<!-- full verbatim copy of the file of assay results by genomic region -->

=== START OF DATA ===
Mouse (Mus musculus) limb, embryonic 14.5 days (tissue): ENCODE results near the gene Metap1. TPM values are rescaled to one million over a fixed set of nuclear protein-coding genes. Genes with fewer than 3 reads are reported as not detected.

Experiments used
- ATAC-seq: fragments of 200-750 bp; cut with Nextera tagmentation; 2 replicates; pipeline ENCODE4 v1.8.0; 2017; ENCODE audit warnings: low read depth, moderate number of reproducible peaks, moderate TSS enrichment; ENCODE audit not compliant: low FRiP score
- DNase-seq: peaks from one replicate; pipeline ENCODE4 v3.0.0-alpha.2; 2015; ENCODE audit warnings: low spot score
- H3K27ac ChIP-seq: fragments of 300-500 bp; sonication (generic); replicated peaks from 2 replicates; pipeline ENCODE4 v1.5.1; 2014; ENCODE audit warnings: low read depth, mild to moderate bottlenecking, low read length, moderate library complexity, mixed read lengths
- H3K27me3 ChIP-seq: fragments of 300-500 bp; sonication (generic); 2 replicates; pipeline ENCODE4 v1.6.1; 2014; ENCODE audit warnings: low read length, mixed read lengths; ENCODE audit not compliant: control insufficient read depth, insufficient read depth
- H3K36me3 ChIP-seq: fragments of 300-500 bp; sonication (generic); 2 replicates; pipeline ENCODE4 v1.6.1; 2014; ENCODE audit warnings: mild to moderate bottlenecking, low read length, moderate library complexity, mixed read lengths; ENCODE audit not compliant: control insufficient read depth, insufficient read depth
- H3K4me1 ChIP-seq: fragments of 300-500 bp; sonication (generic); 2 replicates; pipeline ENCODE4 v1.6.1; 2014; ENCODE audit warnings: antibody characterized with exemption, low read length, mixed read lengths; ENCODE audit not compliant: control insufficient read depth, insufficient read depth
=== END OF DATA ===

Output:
Mouse (Mus musculus) limb, embryonic 14.5 days (tissue): ENCODE results near the gene Metap1. TPM values are rescaled to one million over a fixed set of nuclear protein-coding genes. Genes with fewer than 3 reads are reported as not detected.

Experiments used
- ATAC-seq: fragments of 200-750 bp; cut with Nextera tagmentation; 2 replicates; pipeline ENCODE4 v1.8.0; 2017; ENCODE audit warnings: low read depth, moderate number of reproducible peaks, moderate TSS enrichment; ENCODE audit not compliant: low FRiP score
- DNase-seq: peaks from one replicate; pipeline ENCODE4 v3.0.0-alpha.2; 2015; ENCODE audit warnings: low spot score
- H3K27ac ChIP-seq: fragments of 300-500 bp; sonication (generic); replicated peaks from 2 replicates; pipeline ENCODE4 v1.5.1; 2014; ENCODE audit warnings: low read depth, mild to moderate bottlenecking, low read length, moderate library complexity, mixed read lengths
- H3K27me3 ChIP-seq: fragments of 300-500 bp; sonication (generic); 2 replicates; pipeline ENCODE4 v1.6.1; 2014; ENCODE audit warnings: low read length, mixed read lengths; ENCODE audit not compliant: control insufficient read depth, insufficient read depth
- H3K36me3 ChIP-seq: fragments of 300-500 bp; sonication (generic); 2 replicates; pipeline ENCODE4 v1.6.1; 2014; ENCODE audit warnings: mild to moderate bottlenecking, low read length, moderate library complexity, mixed read lengths; ENCODE audit not compliant: control insufficient read depth, insufficient read depth
- H3K4me1 ChIP-seq: fragments of 300-500 bp; sonication (generic); 2 replicates; pipeline ENCODE4 v1.6.1; 2014; ENCODE audit warnings: antibody characterized with exemption, low read length, mixed read lengths; ENCODE audit not compliant: control insufficient read depth, insufficient read depth